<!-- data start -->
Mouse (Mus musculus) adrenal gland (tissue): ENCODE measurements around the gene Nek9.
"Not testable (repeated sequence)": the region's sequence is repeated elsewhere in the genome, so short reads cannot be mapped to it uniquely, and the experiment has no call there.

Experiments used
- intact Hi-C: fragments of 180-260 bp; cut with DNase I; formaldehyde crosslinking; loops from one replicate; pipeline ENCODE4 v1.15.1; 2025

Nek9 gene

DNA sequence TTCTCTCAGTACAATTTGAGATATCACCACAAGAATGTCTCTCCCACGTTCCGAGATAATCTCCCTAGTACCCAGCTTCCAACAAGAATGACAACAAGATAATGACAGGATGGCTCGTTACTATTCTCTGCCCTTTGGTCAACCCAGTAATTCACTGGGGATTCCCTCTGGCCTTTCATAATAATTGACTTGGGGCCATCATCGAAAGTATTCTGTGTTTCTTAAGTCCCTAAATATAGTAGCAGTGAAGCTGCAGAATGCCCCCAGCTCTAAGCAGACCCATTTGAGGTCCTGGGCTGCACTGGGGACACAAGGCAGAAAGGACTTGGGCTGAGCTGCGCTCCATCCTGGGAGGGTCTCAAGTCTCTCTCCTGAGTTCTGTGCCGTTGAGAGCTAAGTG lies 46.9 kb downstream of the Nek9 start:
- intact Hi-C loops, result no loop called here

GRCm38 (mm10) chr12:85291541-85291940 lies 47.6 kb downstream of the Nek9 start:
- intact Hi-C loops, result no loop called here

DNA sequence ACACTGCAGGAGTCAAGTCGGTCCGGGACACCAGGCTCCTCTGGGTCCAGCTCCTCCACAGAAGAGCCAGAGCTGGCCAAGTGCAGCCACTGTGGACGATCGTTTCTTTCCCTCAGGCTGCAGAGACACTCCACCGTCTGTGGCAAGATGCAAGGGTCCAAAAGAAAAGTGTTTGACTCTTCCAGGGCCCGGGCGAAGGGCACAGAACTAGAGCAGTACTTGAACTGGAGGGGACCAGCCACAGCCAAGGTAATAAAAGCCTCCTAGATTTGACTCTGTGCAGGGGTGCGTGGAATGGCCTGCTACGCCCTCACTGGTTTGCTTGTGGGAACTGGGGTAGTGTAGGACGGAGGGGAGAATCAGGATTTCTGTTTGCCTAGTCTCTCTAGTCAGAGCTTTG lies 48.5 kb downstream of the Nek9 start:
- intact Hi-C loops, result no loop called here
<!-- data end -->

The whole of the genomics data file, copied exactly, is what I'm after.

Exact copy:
Mouse (Mus musculus) adrenal gland (tissue): ENCODE measurements around the gene Nek9.
"Not testable (repeated sequence)": the region's sequence is repeated elsewhere in the genome, so short reads cannot be mapped to it uniquely, and the experiment has no call there.

Experiments used
- intact Hi-C: fragments of 180-260 bp; cut with DNase I; formaldehyde crosslinking; loops from one replicate; pipeline ENCODE4 v1.15.1; 2025

Nek9 gene

DNA sequence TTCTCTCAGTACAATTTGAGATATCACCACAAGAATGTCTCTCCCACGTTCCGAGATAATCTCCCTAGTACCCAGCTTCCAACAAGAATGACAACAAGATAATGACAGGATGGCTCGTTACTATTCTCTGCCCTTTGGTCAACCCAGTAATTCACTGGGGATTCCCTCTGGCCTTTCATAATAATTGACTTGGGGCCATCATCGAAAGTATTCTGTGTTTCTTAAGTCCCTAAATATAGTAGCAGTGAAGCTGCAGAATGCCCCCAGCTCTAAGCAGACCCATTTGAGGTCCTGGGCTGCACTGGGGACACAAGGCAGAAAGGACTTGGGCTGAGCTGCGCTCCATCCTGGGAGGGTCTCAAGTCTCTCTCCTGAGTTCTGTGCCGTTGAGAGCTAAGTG lies 46.9 kb downstream of the Nek9 start:
- intact Hi-C loops, result no loop called here

GRCm38 (mm10) chr12:85291541-85291940 lies 47.6 kb downstream of the Nek9 start:
- intact Hi-C loops, result no loop called here

DNA sequence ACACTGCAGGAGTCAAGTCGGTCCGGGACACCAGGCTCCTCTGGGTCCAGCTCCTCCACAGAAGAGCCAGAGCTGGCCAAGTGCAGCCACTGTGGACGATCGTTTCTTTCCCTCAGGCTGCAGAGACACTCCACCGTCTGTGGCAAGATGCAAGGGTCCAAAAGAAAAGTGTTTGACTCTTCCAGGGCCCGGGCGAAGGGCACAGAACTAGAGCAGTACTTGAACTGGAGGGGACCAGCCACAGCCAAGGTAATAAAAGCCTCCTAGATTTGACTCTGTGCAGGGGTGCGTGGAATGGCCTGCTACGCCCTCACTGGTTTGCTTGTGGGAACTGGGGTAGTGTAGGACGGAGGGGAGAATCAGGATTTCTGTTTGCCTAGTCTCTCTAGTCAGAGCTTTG lies 48.5 kb downstream of the Nek9 start:
- intact Hi-C loops, result no loop called here